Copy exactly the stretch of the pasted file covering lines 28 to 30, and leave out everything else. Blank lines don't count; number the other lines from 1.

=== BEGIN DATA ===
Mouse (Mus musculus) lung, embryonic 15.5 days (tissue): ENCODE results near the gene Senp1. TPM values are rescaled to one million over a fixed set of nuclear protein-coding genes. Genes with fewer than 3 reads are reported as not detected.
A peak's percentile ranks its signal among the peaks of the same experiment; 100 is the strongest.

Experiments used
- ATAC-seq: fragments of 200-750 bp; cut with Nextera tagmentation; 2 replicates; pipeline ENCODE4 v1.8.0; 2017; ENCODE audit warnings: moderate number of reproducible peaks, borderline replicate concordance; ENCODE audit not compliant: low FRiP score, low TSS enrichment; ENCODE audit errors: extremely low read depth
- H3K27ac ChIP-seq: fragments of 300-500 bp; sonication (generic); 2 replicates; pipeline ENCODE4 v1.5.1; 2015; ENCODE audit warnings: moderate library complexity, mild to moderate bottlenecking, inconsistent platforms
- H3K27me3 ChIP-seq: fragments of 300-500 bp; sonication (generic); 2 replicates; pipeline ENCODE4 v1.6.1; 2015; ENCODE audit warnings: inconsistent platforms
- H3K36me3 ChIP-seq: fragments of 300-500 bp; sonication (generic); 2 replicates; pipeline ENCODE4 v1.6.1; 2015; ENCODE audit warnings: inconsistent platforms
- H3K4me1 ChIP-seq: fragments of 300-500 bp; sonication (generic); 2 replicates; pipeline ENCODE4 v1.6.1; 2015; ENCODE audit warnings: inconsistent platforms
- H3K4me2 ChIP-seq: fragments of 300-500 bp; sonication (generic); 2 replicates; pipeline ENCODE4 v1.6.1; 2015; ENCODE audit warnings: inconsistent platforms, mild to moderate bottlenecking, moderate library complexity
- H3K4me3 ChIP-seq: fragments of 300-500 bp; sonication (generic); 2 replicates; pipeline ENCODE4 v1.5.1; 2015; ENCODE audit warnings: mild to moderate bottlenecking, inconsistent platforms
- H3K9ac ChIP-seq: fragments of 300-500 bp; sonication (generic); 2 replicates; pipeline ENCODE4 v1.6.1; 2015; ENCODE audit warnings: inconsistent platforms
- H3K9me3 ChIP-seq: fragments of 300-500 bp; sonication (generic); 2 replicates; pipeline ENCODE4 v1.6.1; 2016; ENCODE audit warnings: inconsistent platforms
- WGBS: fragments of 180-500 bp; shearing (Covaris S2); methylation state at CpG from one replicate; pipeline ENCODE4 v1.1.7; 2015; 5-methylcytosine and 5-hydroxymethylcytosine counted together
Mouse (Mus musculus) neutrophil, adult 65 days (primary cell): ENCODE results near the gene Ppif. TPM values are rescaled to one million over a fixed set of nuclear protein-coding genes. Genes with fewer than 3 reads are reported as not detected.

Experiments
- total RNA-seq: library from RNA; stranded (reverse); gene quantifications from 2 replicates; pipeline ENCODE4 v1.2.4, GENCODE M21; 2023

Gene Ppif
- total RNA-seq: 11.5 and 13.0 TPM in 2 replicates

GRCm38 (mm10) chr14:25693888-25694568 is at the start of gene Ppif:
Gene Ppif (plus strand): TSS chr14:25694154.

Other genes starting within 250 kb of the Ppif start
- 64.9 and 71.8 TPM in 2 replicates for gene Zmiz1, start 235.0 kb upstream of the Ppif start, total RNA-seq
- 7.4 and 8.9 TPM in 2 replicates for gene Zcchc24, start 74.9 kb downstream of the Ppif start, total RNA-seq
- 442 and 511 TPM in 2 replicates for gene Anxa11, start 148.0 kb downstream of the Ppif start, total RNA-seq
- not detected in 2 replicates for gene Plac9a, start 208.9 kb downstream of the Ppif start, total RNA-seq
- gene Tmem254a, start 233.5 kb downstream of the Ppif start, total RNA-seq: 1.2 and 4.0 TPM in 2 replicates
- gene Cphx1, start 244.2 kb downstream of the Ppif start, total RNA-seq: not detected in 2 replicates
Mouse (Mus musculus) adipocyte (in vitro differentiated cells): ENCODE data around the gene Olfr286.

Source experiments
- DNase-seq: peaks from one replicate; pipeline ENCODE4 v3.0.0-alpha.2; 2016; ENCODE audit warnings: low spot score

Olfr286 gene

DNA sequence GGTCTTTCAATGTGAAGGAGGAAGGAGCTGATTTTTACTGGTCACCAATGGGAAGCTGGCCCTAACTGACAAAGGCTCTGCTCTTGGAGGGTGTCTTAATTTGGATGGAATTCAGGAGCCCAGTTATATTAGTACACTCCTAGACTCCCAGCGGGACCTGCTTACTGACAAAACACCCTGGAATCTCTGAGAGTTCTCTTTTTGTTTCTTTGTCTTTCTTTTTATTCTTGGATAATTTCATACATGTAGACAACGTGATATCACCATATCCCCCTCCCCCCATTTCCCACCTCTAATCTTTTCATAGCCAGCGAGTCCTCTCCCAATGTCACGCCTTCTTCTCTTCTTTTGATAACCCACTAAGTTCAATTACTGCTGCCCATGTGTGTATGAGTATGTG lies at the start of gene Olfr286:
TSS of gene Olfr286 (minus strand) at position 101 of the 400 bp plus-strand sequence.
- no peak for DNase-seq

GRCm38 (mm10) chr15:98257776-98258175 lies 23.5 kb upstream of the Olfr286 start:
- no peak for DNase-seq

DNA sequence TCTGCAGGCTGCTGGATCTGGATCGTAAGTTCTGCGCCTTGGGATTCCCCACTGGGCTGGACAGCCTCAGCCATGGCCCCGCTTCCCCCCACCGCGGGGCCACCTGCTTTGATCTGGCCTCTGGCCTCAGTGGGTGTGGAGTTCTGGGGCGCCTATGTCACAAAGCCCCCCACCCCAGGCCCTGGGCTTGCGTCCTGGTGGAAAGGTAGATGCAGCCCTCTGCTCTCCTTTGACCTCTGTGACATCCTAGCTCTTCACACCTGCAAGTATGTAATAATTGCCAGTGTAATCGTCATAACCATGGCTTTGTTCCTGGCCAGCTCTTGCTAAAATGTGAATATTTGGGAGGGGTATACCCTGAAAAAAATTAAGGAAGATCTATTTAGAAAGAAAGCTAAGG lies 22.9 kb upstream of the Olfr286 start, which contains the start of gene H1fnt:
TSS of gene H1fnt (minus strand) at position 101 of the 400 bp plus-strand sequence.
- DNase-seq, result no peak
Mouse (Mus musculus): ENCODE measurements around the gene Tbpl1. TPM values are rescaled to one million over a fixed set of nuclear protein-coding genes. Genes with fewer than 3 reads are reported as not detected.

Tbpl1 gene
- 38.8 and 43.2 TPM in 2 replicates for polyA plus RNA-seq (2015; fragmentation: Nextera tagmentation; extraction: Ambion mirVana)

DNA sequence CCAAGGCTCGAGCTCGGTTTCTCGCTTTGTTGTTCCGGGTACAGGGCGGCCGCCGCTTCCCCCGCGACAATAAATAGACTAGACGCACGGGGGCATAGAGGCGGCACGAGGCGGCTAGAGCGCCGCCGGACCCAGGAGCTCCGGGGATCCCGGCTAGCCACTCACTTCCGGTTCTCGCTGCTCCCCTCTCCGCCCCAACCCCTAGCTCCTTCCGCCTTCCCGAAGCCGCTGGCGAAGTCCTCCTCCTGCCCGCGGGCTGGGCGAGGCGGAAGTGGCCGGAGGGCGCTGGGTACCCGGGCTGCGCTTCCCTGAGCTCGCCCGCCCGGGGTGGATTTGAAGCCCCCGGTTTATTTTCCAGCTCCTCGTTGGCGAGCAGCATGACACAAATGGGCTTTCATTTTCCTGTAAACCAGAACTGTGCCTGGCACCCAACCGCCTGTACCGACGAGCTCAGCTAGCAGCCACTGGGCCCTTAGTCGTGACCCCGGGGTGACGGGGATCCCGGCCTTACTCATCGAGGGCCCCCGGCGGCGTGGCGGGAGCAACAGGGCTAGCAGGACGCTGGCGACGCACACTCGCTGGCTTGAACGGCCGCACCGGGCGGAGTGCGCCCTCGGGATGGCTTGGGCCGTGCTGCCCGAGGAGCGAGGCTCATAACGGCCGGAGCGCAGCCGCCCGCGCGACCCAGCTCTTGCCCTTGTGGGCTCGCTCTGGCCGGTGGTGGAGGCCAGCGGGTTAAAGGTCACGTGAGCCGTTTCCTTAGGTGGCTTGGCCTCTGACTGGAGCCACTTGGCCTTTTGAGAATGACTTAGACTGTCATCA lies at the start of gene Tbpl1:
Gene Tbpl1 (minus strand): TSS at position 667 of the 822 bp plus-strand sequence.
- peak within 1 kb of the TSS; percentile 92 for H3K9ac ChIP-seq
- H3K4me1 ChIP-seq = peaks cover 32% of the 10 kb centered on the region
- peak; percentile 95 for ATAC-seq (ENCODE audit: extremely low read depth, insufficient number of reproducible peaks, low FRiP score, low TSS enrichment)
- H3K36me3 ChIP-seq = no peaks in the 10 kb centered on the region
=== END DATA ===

Mouse (Mus musculus) adipocyte (in vitro differentiated cells): ENCODE data around the gene Olfr286.

Source experiments
- DNase-seq: peaks from one replicate; pipeline ENCODE4 v3.0.0-alpha.2; 2016; ENCODE audit warnings: low spot score